Is ‘Being Confident’ Really the Key to Success?

Confidence, gurus, self-esteem, success

Status Quo Defenders!

We’ve all seen self-improvement articles here and there, haven’t we? They’re usually associated with some handsome/pretty looking guru with a nice, mansion-owning smile. They often talk about being productive and assure us that meditation and a solid morning routine are so frickin’ important. Now, I could trash talk this type of person all day, and I’ve already made one post about them. However, today I want to primarily focus on a single question, and it’s right in the title: Is being confident really the key to success?

To me the answer seems to be mixed. Being confident probably won’t hurt you, but it’s more important to simply have the right connections. To do that, you actually don’t want to seem overly confident to people, because they’ll (probably rightly) assume you’re a stupid, endlessly self-praising asshole. However, it is true that cocky, confident people can get ahead in this world, so…

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What is Success?

failure, happiness, success, wellbeing

Grim and tonic

A year ago, I would have said that success to me looks like a big house in an affluent area, a posh car, a high-level job, a family, kids in good schools and a home that looks like a Barker and Stonehouse showroom. I assessed my life, I owned a 3-bedroom house, in an affluent area, in the catchment for outstanding schools. I had a job, a car and a Barker and Stonehouse dining tale that I love, halfway there I thought.

‘Is that how I should be measuring my life?’

Halfway where? Was I halfway happy? Is that how I should be measuring my life? Myself? Was my glass half full or half empty? In truth, my glass had been thrown at the wall and smashed to smithereens. My ideals of life weren’t quite working out and I was far from happy. My ‘perfect home’, my first-time buy wasn’t…

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The Impostor Syndrome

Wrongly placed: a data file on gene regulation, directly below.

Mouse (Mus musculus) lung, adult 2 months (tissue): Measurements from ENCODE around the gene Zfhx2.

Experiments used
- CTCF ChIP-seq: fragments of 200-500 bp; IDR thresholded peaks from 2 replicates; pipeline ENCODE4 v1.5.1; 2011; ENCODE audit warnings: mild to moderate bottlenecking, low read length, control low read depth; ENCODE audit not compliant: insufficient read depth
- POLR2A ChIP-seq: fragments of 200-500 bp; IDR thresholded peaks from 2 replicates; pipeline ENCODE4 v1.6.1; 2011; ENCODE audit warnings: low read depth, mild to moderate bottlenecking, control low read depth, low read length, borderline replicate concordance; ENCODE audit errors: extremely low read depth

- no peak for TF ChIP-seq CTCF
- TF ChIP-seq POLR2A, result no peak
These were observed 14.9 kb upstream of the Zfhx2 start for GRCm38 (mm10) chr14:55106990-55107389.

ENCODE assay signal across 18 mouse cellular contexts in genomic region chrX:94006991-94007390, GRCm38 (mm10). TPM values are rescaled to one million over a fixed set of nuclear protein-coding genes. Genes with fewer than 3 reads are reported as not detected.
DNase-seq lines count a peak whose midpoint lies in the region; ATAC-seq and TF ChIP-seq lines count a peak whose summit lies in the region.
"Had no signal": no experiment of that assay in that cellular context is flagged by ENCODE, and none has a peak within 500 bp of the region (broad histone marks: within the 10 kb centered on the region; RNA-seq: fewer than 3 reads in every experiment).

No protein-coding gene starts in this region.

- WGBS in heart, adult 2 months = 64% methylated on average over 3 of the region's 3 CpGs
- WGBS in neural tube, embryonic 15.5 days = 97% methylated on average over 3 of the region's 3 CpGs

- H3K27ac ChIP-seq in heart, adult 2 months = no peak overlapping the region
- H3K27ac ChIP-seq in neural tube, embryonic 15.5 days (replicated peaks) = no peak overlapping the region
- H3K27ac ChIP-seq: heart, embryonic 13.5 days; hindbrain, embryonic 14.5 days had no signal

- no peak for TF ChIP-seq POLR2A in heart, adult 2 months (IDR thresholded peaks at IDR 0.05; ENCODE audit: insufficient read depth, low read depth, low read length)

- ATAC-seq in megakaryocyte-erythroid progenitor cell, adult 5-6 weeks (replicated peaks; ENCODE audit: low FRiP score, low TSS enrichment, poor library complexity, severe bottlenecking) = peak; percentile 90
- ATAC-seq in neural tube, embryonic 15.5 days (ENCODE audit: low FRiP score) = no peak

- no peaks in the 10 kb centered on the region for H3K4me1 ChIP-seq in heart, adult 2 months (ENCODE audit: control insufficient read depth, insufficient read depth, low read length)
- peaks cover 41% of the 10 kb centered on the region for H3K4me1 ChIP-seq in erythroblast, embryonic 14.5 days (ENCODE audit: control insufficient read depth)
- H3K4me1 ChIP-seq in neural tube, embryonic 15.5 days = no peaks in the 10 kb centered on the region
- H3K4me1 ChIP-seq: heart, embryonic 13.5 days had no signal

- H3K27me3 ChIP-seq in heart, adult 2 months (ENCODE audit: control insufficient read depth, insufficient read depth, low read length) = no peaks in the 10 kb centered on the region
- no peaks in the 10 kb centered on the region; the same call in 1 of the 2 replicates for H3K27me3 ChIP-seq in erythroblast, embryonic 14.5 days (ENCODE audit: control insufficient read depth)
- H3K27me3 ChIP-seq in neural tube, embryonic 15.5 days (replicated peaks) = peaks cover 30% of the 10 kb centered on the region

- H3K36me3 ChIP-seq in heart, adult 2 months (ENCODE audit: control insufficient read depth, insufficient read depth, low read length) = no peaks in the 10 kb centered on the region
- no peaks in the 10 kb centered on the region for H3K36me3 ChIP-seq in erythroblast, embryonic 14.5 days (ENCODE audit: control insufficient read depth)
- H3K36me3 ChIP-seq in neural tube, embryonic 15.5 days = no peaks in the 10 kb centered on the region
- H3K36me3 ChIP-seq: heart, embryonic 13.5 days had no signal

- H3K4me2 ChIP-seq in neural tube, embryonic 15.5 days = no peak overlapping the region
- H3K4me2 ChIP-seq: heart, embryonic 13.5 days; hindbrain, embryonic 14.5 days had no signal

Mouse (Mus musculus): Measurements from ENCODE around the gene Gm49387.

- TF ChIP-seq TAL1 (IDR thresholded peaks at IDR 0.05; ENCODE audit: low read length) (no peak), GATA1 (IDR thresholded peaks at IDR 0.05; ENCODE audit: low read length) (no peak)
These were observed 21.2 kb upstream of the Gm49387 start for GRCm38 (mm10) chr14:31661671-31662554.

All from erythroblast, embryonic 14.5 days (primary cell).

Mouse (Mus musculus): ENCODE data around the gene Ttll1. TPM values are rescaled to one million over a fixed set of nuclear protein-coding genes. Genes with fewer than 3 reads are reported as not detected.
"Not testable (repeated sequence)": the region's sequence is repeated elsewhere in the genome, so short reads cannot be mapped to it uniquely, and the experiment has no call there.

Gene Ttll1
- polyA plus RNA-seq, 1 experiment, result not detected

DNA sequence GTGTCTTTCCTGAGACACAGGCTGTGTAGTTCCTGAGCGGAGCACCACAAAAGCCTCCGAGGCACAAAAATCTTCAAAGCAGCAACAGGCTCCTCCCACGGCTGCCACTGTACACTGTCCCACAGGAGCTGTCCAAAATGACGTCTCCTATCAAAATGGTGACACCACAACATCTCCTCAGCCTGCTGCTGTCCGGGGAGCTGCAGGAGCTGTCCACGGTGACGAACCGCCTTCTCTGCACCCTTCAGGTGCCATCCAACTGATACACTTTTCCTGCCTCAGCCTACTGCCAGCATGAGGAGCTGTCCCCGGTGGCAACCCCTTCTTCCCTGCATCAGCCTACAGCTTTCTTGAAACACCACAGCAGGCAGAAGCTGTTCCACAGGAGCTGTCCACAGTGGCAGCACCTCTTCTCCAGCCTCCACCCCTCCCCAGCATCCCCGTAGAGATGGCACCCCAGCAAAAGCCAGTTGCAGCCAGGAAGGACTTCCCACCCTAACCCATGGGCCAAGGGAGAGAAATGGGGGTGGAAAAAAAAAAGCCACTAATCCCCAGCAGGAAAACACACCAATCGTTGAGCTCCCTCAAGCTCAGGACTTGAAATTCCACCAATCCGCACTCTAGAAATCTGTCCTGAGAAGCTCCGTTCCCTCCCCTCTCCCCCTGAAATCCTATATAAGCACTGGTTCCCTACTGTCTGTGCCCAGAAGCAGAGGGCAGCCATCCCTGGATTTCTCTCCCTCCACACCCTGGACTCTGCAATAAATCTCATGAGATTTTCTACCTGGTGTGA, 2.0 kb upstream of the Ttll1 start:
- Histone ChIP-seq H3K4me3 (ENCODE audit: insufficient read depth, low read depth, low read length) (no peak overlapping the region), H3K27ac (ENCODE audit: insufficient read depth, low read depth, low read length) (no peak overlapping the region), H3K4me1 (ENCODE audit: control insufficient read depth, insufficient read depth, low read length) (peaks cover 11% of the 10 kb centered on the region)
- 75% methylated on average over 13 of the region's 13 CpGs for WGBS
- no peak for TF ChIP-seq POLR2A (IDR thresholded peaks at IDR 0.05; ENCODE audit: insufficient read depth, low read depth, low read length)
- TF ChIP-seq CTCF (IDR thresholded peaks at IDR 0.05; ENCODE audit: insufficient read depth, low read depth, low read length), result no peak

goal setting, letters to my unborn child, paperoligarch, school, success

The Paper Oligarch

Impostor syndrome – [also known as impostor phenomenon, fraud syndrome or the impostor experience] – is a psychological pattern in which an individual doubts their accomplishments and has a persistent internalized fear of being exposed as a “fraud”.

“Despite external evidence of their competence, those experiencing this phenomenon remain convinced that they are frauds, and do not deserve all they have achieved. Individuals with this syndrome incorrectly attribute their success to luck, or as a result of deceiving others into thinking they are more intelligent than they perceive themselves to be. While early research focused on the prevalence among high-achieving women, impostor syndrome has been recognized to affect both men and women equally.”

Symptoms: Impostor experience may be accompanied by anxiety, stress, or depression and is associated with thoughts such as: “I must not fail“, “I feel like a fake“, “I just got…

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Happiness or wellbeing?

happiness, meaning, wellbeing

David's Blog

Are you well? Are you happy? Can you be one without the other? And what is the difference anyway?

Kahneman and Riis explain that our sense of happiness is affected by two factors: how positive we feel right now (‘experienced’ happiness) and how positive we feel our life has been overall (‘evaluated’ happiness).

Wellbeing is more complex. It is a concept that incorporates happiness but also involves our perceived ability to function successfully in the world. How much control do you feel in life? How much meaning do you derive from life? How much do you feel that what you are doing matters?

Wellbeing is about good feelingandgood function. This is why Positive Education and Positive Psychology are, ultimately, focussed on developing wellbeing.

But don’t dismiss happiness itself. Remember that happiness, in its own right, is linked to better health, greater productivity, reduced depression, stronger relationships, and…

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Unlock the cage with consistent action and habits

anxiety , confidence , depression , growth mindset , happiness , happy , inspiration , life , mental health , mindfulness , motivation , social media , wellbeing

Anxious-Ambition.com

Aristotle said: “We are what we repeatedly do. Excellence, therefore, is not an act but a habit.”

I’m unsure if it’s possible, in words, to describe just how important these words are to me. This philosophy; this belief that skills, thoughts, beliefs, habits, personality even, can be changed/altered/grown (or discarded) with regular practice, is something that I discovered in my mid to late-twenties.

Without this shift in mindset, I’m not sure where I would be today.

I can hazard a guess that I’d be stuck, still, in that cage of fixed mindset; imprisoned by my own self-imposed limitations, beliefs deeply routed in what I wasn’t able to do.

Without this shift in mindset, I can think of countless experiences that I would have never had; challenges I would have never attempted; battles never fought; true friends never met; pride and self-belief never felt.

So whilst I’m not overly interest in being…

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